… in the last few days she had found herself nearly overwhelmed with a sense of futility. There was, she now accepted, no evidence for what she knew intuitively, and no safe way to bring the evildoer to justice even were there evidence to substantiate her intuition. (pp 160-161)
Matthew Stock is a clothier with a bustling business in Chelmsford (32 miles away from London). He is also the town constable and so is called on to solve crimes from time to time.
A troupe of players have arrived to perform at Sir Henry’s, the Magistrate, home. But the young man who plays all the women’s parts in their entertainments has been found dead in the stable at the inn.
This sweet Elizabethan mystery features questions Matthew is quite shocked to have the answers to. He and his adoring wife, Joan, solve the murders, which keep multiplying, together.
Fairly early on, the murderer/s are alluded to, but proving they did the deed is almost beyond the reach of Matthew because of class status. In the end, justice will out with some help from a highly placed official in London.
Although there were rather abrupt changes in character and point of view with no indication the character had changed, I found The Players’ Boy is Dead to be engaging and entertaining. A nice interlude from the heavier works I have been reading.
Arachne, of humble birth and place, has a reputation in her region as being a remarkable weaver. She is also arrogant enough to believe she is better than Minerva, goddess of weaving (among other things), and challenges her to a contest.
Minerva’s weaving showed triumphal stories of the gods while Arachne’s illustrated faults. Of course, the goddess took umbrage and “used it [shuttle] to strike Arachne on the forehead.” (line 153) Rather than take this punishment, Arachne tried to hang herself.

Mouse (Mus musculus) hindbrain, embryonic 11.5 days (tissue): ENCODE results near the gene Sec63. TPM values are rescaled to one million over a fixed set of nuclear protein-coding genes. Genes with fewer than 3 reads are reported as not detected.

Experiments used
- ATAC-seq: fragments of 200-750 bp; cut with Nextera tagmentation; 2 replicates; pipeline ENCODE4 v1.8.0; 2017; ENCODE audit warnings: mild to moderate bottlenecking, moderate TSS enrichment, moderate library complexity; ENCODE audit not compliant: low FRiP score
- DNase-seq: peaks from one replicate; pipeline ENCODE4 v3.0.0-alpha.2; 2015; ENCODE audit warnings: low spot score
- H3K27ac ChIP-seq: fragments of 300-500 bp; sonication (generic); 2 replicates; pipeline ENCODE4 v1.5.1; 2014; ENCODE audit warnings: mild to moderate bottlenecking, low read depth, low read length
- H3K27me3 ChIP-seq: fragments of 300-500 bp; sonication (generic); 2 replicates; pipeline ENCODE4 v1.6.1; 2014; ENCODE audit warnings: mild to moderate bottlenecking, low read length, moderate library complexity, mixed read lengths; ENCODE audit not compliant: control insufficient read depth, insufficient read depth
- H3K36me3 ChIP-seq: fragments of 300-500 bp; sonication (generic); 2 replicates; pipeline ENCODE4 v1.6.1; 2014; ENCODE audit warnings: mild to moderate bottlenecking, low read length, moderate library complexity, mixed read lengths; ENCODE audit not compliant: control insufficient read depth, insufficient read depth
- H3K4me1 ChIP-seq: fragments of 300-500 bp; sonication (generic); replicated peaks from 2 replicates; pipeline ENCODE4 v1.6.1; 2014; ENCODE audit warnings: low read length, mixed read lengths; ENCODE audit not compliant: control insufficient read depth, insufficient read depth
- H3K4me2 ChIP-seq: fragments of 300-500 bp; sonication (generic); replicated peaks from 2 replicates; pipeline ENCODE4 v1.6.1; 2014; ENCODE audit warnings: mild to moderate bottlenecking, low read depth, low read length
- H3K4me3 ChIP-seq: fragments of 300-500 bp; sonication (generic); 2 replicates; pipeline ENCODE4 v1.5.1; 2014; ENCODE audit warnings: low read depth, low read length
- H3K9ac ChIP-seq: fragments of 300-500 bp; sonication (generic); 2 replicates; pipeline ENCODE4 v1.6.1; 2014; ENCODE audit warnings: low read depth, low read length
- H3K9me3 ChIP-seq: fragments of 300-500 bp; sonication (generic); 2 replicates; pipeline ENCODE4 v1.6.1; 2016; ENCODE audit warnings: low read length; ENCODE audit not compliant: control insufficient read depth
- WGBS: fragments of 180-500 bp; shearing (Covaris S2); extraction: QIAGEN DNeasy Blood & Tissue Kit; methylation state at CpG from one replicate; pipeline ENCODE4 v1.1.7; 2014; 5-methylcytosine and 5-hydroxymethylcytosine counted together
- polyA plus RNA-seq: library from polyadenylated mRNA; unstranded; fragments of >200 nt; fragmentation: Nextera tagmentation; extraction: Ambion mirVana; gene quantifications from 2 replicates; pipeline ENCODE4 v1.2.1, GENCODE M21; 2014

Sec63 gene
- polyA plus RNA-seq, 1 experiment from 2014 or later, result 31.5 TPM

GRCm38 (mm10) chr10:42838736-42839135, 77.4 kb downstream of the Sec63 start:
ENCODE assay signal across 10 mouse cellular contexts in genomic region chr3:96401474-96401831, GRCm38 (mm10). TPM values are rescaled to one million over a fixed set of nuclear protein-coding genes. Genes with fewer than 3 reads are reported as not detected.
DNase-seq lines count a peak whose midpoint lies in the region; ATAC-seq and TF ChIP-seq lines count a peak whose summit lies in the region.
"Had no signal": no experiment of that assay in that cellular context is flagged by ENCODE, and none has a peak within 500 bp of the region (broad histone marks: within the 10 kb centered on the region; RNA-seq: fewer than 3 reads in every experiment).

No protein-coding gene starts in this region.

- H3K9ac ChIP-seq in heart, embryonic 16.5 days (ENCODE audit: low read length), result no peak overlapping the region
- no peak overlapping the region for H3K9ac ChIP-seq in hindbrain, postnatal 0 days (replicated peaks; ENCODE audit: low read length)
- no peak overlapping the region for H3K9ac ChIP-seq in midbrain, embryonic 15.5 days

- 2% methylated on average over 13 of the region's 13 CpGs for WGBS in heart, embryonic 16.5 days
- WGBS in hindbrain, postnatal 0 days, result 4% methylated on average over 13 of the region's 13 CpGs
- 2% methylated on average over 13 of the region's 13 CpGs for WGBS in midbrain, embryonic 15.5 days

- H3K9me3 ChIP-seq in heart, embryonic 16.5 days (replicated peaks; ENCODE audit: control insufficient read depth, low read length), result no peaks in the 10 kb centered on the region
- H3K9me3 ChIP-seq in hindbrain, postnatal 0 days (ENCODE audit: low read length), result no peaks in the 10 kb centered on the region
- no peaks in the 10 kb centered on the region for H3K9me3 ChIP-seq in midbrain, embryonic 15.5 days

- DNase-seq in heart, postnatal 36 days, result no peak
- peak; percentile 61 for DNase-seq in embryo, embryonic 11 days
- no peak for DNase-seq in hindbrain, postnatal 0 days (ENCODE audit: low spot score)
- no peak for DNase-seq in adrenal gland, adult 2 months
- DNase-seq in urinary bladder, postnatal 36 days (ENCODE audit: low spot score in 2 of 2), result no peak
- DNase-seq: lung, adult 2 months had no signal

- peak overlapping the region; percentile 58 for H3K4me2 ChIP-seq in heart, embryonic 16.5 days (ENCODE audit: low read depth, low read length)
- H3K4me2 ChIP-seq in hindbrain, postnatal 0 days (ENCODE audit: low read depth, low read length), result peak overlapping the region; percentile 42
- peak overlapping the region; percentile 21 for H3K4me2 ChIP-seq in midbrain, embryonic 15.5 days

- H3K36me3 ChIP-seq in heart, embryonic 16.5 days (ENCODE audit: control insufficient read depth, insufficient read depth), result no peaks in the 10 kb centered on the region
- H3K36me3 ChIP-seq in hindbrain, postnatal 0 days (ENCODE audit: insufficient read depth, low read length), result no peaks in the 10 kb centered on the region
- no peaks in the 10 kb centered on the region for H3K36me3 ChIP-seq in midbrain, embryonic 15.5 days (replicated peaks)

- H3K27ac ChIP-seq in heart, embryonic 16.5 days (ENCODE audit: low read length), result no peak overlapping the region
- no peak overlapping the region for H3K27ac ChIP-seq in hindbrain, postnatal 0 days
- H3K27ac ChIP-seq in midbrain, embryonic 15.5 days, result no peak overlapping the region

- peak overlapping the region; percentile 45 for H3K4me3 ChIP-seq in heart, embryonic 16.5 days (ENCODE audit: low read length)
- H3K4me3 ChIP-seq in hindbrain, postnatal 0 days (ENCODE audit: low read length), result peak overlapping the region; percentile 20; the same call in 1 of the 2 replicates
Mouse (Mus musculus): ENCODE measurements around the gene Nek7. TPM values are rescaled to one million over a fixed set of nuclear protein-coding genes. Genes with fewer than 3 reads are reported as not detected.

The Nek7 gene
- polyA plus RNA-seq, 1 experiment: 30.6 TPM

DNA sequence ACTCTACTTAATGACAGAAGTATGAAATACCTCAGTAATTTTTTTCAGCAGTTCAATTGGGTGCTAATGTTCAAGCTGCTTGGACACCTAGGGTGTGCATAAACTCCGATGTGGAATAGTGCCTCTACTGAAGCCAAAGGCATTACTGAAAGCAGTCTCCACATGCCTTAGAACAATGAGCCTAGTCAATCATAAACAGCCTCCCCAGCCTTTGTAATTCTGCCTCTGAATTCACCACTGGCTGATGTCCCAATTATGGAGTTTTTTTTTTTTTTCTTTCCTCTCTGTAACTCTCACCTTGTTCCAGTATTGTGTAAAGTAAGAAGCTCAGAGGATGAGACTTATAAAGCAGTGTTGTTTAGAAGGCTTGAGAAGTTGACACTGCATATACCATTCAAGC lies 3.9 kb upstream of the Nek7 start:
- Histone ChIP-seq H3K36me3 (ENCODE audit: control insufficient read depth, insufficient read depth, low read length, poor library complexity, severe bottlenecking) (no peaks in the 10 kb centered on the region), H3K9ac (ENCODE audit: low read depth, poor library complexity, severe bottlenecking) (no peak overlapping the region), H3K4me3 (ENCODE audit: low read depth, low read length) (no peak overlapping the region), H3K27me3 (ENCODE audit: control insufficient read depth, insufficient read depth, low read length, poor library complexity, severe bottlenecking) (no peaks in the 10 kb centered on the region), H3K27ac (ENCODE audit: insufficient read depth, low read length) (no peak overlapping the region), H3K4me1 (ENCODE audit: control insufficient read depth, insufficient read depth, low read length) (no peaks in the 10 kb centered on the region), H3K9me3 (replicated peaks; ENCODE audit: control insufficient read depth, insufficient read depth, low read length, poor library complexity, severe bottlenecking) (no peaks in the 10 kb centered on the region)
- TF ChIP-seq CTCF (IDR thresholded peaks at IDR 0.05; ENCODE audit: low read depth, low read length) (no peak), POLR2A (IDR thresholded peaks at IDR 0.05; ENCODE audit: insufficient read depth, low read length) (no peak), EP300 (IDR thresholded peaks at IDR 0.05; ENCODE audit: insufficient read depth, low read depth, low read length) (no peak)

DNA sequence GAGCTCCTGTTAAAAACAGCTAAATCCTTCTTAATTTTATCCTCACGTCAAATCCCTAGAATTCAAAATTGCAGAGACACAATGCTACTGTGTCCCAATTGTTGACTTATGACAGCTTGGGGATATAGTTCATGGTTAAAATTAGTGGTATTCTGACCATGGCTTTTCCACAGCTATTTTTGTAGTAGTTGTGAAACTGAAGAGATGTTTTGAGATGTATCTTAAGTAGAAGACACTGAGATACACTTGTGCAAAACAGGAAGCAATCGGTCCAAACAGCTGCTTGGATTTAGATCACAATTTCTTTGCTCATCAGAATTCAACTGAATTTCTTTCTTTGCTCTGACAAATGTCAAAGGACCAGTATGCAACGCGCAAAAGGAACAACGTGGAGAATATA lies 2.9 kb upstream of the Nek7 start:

She was hanging in air when the goddess took pity and lifted her up. “You may live you presumptuous creature,” she said, “but you’ll hang suspended forever. Don’t count on a happier future: my sentence applies to the whole of your kind, and to all your descendants!” (lines 135 – 138)
Niobe, on the other hand, brags that her fourteen children are more than the two Latona has had. Therefore, she is more worthy of worship than Latona.
I am undeniably blessed; and blessed I’ll continue to be, without any doubt. My abundance assures me I’ll always be safe. I am far too important a person for fortune’s changes to harm me. However much I am robbed, far more will be left to enjoy. My blessings are such that I’ve nothing to fear; supposing a fraction of all this people, my children could ever be taken away, my losses could never reduce me to only two, the magnificent crowd Latona can boast, so near to making her childless! (lines 193 – 200)
Some people never learn. Don’t taunt the goddesses, it never ends well.